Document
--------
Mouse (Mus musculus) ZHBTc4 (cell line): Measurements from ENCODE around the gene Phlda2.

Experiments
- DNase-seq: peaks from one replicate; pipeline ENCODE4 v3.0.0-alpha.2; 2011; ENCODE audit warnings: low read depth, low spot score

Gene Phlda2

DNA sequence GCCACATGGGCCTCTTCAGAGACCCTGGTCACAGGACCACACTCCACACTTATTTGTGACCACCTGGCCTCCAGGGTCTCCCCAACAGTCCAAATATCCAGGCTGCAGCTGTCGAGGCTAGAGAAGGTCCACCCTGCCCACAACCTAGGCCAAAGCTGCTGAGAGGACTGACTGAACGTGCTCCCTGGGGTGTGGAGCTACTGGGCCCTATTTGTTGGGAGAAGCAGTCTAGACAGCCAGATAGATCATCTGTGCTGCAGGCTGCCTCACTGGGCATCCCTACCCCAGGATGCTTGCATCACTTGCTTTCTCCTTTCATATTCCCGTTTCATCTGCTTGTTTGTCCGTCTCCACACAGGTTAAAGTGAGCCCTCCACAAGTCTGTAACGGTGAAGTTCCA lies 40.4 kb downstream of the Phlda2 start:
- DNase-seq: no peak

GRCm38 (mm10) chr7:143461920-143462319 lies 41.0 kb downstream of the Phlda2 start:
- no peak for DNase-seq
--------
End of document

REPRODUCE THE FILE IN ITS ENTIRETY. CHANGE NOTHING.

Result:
Mouse (Mus musculus) ZHBTc4 (cell line): Measurements from ENCODE around the gene Phlda2.

Experiments
- DNase-seq: peaks from one replicate; pipeline ENCODE4 v3.0.0-alpha.2; 2011; ENCODE audit warnings: low read depth, low spot score

Gene Phlda2

DNA sequence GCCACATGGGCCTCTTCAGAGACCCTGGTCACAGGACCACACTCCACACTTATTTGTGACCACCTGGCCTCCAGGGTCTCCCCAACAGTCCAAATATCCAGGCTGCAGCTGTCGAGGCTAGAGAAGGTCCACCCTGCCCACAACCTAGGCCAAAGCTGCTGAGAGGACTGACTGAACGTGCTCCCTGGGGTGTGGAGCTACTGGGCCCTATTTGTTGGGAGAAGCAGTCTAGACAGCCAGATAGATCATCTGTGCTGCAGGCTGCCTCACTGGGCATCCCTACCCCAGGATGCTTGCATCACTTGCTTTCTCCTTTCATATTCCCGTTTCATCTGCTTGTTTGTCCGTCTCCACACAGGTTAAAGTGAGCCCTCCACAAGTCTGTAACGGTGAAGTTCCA lies 40.4 kb downstream of the Phlda2 start:
- DNase-seq: no peak

GRCm38 (mm10) chr7:143461920-143462319 lies 41.0 kb downstream of the Phlda2 start:
- no peak for DNase-seq